How To Break 90 In Golf: 5 Best Tips

The chances are that if you’re desperate to break that 90 score, then you’ve probably been golfing long enough to get yourself to a mid-handicapper level.

Congratulations! It takes a lot of sweat, patience and dedication to get to that point and you should be pleased that you’ve gotten this far.

However, that often isn’t enough. You want to stand shoulder-to-shoulder with the low handicap players who break 90 and even 80.

When it gets to this stage, every shot will matter and you’ll certainly find yourself racking your brains and doing everything in your power to lower that score.

Breaking 90 is a big step for some golfers, although it might seem like an arbitrary number, it is a sign that the strength of your game is noticeably improving. The statistics state that only 26 percent of golfers regularly break 90, which is a testament to how difficult it is.

But if you are playing in the 90s, how is it possible to get below that? What techniques, golf equipment alterations and mental preparations do you need to make to get your golf score alongside the best in the world? Is it all about power and accuracy, or are there some easier cheats?

Well, to break 90, you don’t need to break a sweat. We have some useful tips, cheats and words of wisdom to help get you in the zone and narrow down those few shots that will get you under 90 consistently and improve your overall handicap.

So take a deep breath, tighten your golf gloves and get ready to absorb the sacred wisdom of the holy under-90 club.

How To Break That Big 90

If you are scoring 90 consistently already, the chances are there is nothing wrong with your swing. Half of the challenge is overcoming the mentality of missing a few greens and allowing that to affect your game to such an extent that your misses get more and more frequent.

Golf is more like chess than basketball, it’s all about thinking a few moves ahead.

If you are struggling to wield your driver, for example, you can minimize the errors you make on the fairway by chipping yourself out of a sand trap rather than trying to save par.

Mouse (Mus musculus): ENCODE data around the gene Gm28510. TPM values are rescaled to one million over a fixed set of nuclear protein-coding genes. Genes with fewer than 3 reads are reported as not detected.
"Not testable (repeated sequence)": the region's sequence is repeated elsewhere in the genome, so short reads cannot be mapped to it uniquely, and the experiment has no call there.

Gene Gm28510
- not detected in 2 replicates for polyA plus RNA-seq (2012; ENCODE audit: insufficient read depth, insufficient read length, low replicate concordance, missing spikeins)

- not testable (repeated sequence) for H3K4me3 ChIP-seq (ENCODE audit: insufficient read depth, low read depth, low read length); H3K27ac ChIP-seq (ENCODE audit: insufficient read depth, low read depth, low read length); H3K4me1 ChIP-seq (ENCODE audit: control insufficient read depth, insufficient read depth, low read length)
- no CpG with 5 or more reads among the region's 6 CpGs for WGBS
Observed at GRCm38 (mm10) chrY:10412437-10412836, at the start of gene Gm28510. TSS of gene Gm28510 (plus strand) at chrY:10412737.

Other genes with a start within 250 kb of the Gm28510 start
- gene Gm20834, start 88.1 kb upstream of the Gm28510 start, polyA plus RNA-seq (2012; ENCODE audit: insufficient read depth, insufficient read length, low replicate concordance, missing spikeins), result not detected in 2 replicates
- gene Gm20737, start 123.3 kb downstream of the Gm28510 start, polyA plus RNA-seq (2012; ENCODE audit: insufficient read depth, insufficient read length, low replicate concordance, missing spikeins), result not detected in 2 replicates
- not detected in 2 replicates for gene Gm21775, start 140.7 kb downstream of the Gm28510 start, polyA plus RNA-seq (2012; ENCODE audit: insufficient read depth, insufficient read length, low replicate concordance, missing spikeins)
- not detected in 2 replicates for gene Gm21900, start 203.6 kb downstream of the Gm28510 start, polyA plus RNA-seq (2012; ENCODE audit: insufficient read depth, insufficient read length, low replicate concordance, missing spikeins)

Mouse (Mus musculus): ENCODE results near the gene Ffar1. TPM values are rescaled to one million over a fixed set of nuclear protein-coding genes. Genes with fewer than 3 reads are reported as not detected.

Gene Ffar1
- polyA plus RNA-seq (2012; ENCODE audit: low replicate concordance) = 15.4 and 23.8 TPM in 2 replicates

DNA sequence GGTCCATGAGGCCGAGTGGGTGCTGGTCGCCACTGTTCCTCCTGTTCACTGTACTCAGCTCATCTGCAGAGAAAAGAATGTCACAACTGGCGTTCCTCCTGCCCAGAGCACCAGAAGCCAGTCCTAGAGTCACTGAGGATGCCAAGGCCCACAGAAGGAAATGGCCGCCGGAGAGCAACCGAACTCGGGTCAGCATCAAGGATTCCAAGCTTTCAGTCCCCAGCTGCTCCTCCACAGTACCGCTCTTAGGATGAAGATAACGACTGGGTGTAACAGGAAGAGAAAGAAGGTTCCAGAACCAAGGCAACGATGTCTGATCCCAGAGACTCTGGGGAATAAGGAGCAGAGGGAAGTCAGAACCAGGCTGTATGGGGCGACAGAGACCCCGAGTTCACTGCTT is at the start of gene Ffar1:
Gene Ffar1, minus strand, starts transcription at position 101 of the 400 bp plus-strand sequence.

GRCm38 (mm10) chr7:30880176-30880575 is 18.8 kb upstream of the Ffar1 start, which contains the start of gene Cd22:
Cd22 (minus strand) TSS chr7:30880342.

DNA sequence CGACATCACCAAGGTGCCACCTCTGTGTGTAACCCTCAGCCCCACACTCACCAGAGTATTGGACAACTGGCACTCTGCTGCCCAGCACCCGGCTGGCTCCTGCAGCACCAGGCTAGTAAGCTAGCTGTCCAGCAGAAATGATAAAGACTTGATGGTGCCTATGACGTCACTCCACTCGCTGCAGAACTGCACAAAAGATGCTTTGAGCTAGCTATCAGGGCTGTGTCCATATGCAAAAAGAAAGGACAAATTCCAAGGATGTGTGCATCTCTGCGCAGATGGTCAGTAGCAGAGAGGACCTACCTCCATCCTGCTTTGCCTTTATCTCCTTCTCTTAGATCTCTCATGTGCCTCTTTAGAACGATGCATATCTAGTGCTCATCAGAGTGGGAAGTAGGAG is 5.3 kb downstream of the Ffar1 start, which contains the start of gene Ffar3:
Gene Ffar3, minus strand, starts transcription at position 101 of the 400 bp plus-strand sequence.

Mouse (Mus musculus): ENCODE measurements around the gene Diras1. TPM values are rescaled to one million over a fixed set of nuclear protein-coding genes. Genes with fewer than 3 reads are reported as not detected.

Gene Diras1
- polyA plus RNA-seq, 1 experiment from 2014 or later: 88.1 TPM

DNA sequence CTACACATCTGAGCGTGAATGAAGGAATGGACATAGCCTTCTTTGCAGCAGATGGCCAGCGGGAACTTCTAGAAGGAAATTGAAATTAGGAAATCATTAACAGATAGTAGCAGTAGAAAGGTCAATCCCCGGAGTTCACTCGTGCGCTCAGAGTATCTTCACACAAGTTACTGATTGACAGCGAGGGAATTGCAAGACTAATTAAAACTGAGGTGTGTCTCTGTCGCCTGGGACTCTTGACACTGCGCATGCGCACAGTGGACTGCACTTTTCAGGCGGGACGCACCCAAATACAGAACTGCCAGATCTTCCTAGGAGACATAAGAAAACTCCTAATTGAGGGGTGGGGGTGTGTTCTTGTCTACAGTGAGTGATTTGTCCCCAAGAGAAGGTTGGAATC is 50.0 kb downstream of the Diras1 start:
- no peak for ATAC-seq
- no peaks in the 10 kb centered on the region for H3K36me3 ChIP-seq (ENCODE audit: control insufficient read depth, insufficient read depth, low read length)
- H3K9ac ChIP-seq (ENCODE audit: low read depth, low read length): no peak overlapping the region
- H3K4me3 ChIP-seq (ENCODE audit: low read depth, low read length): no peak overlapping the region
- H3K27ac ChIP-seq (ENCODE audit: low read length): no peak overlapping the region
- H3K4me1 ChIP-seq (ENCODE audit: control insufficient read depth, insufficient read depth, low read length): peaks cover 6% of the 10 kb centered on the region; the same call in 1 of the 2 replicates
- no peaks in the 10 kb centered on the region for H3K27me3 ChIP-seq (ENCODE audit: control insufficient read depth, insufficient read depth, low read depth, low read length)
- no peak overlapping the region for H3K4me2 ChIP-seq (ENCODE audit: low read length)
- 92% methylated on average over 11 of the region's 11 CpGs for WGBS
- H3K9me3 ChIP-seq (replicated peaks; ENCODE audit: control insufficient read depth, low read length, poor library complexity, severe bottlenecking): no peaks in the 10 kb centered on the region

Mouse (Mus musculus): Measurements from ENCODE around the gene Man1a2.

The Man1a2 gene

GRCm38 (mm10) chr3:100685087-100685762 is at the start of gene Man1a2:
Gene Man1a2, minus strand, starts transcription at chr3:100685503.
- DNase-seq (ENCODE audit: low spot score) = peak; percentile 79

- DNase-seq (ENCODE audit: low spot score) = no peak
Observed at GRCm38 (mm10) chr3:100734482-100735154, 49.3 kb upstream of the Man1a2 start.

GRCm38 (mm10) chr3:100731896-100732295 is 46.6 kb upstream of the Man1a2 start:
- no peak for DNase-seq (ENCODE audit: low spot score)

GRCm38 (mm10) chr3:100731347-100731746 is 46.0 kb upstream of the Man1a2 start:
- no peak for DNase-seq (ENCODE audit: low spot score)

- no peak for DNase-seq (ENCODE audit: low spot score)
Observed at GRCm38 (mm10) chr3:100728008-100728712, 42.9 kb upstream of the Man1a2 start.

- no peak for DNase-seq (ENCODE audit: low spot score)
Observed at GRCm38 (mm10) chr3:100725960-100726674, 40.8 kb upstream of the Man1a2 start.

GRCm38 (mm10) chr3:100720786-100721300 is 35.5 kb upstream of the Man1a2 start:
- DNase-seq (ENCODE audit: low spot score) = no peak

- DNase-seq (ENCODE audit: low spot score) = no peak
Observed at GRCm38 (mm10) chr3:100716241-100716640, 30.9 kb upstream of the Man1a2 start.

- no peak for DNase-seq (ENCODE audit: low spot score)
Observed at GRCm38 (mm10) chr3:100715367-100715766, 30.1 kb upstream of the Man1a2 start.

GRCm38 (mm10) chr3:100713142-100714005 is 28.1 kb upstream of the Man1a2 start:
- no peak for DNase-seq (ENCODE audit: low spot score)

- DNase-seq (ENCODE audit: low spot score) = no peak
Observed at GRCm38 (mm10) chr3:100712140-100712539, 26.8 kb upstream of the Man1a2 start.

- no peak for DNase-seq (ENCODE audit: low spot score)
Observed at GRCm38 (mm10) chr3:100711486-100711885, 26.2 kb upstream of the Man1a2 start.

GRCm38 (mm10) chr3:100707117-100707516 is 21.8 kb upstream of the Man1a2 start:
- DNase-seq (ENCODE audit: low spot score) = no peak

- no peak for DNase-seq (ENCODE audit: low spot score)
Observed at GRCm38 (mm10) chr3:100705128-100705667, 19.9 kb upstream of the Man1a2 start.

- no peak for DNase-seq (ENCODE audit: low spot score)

You can really kill a round by trying to get over to the green in one shot. Sacrificing distance for accuracy is a great way to reduce these blow up holes.

Coins And Golf Balls – Drawing A Line Between Winning And Losing

Drawing a stripe down the center of a coin and then lining it up with a line drawn on your ball is a great way of improving accuracy on the tee. Imagine these lines like the sight on a crossbow – they are simply there to make sure the ball gets to its target.

All you have to do is align the ridge on your putter with the line you’ve drawn on your ball for a more accurate shot. When you have taken the pressure off yourself regarding precision, then you can more accurately focus on your power, getting that golf ball to the line in one shot.

But is this legal? In short, yes it is.

A lot of professional golfers use this technique, and it is certainly in line with a lot of the rules of golf. However, make sure you don’t take too long lining up your tee or putting shots as it will certainly slow down the pace of your round.

Focus On The Fairway

When it comes to getting those 90 or even 80 scores, you can be certain that it is more than achievable just by driving the ball straight down the fairway. A lot of mid-handicappers could get themselves near to the green in two shots.

If you find it difficult to keep an accurate shot off the tee, then you might need to use a different club to the one you’ve been using. 5-woods and hybrid clubs are great for improving the accuracy of your shot, giving you a lighter, more controlled swing.